Yesterday I had the misfortune of discovering an appalling violation of children’s privacy rights: a piece of keylogging stalkerware being sold as a “safeguarding” tool for parents, packaged in a hysterical scare story about sexting.
A tweet thread followed:
There is a scare story in the Guardian today which is PR for a grotesquely invasive piece of stalkerware, or as some would call it, "the best interest of the child." https://t.co/UfodM6kiH2
— Heather Burns (@WebDevLaw) March 2, 2020
This isn’t the first time that children’s privacy rights have been steamrollered in the name of making them safer online. I’m fortunate now to be in a professional position where I can do something about it (somebody has to), and I’ll be announcing some news about that next week.
On the subject of misguided approaches to children’s privacy, I wrote the paragraphs below for my upcoming book, but I cut them out as being too far down a side quest. After yesterday, though, perhaps they’re relevant after all.
In all of the frameworks and proposed regulations I have seen on children’s privacy, one thing has been missing from all of them. Children’s privacy advocates view threats to children as entirely external, and see it as the parents’ role to monitor – and in some proposals, engage in active technical surveillance – of their children’s internet usage. I have yet to see any proposal which addresses the biggest everyday threat to a child’s privacy: the parents themselves.
Children have a legal and moral right to privacy and that includes a right to guard it from their parents. Yet today’s children are growing up with every moment of their lives – often literally from conception – shared on social media. Parental and grandparental oversharing can be astonishing, with every detail, milestone, and everyday moment publicly displayed forever and shared with any number of complete strangers.
These children have had no say in having their lives broadcast. They did not give their consent to growing up on a news feed. And as they mature into young adults making their way in the world, doing their best to define their identities for themselves, they will do so under the weight of terabytes of intimate content which will follow them into education, adulthood, and the workforce.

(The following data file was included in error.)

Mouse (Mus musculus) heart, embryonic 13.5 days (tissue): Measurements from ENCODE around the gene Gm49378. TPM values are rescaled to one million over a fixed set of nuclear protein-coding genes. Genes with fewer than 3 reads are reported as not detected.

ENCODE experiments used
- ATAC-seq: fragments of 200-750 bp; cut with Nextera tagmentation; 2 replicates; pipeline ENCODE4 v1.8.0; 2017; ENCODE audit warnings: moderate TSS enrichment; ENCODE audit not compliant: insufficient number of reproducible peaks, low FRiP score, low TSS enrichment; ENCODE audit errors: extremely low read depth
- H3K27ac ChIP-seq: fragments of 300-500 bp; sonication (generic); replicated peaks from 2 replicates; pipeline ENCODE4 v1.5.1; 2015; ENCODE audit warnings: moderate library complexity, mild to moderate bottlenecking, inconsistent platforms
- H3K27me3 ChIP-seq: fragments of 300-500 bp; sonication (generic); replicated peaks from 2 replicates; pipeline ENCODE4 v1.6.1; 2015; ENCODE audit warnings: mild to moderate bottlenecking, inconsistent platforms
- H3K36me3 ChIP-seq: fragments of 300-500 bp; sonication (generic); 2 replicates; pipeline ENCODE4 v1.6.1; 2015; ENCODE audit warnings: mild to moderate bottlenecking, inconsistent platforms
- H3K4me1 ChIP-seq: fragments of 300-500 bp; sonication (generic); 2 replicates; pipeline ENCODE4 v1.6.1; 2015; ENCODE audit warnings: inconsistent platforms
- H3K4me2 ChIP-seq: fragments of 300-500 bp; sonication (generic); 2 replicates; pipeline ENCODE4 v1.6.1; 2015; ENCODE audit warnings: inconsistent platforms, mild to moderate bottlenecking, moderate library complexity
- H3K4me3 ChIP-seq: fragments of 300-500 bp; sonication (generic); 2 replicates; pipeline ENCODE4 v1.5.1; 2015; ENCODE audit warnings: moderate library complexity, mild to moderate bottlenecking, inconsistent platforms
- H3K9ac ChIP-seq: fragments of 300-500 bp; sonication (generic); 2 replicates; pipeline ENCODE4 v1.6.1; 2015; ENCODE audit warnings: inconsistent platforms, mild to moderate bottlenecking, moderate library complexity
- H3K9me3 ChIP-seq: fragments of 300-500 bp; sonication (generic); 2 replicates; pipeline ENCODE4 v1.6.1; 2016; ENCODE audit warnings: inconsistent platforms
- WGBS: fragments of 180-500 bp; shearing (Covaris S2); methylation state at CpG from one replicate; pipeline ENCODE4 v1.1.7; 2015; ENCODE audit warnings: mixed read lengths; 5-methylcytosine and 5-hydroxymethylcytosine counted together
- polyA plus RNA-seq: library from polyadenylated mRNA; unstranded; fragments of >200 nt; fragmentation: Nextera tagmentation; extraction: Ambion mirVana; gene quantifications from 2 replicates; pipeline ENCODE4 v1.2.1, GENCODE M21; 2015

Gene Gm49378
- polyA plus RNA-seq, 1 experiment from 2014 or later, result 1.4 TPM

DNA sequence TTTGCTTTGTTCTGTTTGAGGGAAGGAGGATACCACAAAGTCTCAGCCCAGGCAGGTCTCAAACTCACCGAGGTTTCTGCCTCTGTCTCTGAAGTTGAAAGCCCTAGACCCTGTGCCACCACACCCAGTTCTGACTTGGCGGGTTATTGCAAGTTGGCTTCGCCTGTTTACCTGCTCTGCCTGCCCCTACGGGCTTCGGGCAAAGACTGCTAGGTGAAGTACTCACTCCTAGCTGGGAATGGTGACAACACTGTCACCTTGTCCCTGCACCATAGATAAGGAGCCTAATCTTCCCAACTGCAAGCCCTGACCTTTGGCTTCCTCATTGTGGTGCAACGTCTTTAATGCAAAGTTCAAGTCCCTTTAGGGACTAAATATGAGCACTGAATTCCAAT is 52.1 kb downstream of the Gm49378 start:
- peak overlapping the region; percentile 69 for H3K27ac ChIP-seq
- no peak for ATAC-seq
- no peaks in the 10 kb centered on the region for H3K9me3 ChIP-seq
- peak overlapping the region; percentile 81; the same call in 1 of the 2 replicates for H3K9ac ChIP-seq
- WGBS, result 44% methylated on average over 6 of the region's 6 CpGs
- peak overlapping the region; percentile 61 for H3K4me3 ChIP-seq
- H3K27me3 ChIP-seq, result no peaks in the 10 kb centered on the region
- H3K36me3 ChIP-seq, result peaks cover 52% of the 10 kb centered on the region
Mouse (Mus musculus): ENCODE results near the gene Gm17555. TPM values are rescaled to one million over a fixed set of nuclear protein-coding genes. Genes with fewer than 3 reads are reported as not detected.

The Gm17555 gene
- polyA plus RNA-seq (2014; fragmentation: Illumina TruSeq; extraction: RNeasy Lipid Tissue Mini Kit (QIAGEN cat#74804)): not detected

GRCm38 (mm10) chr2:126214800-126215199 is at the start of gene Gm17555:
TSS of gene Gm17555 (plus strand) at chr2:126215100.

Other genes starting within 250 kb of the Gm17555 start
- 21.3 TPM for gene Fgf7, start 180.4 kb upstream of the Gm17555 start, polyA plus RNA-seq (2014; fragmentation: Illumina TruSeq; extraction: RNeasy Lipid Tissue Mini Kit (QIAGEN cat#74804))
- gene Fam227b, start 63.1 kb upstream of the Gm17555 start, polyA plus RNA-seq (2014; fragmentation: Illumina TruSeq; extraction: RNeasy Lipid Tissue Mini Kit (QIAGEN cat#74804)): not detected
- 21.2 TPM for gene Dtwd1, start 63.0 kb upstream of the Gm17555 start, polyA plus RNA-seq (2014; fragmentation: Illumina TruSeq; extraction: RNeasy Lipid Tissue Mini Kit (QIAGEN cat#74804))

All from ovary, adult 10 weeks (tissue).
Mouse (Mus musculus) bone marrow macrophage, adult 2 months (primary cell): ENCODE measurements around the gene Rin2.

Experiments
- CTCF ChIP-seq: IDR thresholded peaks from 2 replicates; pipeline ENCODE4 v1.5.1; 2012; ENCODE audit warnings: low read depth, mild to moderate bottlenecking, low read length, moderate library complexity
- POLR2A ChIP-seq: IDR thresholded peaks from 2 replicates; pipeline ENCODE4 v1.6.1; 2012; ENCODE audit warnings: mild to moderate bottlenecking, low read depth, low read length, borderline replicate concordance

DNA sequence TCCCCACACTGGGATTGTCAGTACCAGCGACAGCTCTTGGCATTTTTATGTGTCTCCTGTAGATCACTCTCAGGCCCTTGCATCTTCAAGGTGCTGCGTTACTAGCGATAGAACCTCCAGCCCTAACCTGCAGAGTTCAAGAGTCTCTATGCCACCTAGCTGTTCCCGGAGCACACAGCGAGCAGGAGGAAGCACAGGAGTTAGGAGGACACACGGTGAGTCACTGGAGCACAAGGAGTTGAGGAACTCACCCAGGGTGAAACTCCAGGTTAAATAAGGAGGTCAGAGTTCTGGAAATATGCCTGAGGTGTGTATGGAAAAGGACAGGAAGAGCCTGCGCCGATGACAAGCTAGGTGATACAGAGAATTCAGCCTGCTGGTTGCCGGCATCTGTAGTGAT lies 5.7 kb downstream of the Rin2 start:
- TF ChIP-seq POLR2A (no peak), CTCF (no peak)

(That’s saying nothing about the identity fraud which will haunt their lives as a result of that overshared content too.)
Despite that, children’s privacy proposals and frameworks ignore parental exploitation of children’s privacy altogether, focusing instead on social media (aka “big tech” aka “tech giants” aka big scary others outside the family home), and positioning parental surveillance and control as the solution. One UK proposal even would have had a parental monitoring icon appear on a young person’s phone, as if to say “I’m watching you, because you can’t be trusted”, to a generation whose trust in their parents was already destroyed from the first time they Googled their names and found thousands of photos of their most vulnerable moments.
In the European privacy model, once a child turns 18, they have the right to have information about them removed if that information was posted while they were underage without their consent. There was even a celebrated case where a young person entering adulthood sued their parents to force them to take down a lifetime of public oversharing about their private life.
While no young adult should have to go that far, without comprehensive privacy protections against parental oversharing, what other options will today’s children have? Proposals to safeguard children’s privacy online must address privacy exploitation from within the family home as much as from outside it, and they must provide the tools to defend young people from their parents as much they do as from predators in the outside world.
You might be the one to build those tools into your service, or create an AI-powered startup to help young people scrub their childhood from the web. Start today.
And as you review the draft laws and frameworks on children’s privacy which will be coming into play over the next few years, remember that any proposal which condemns the evils of social media but not the evils of parental oversharing and surveillance is not actually about privacy: it’s about content moderation, filtering, and control, and is using “children’s privacy” as a means to another end.
But do you know what really saddens me?
It’s that a generation of profoundly amazing young people are growing up dehumanised into data points, likes, shares, stories, and clickbait. Instead of supporting them, children’s charities and policymakers tell those same children that “the world is not to be trusted, and neither are you”, and to that end, install webcam spyware on their school-issued Chromebooks and keylogger software on their mobiles. It’s pathetic.
We should remember something. As we grow older and our datafied children become our carers, we will have no leg to stand on if they respond by dehumanising us when we are the ones who are vulnerable and in need of protection.
We will have taught them how.
We are people of enormous power and influence over the web. I empower digital professionals to use that power wisely. As a tech policy and regulation specialist, I educate the makers of the web on the policy issues which impact their work, inspire communities to participate constructively in the regulatory sphere, and represent the tech sector in the advocacy processes which shape the web.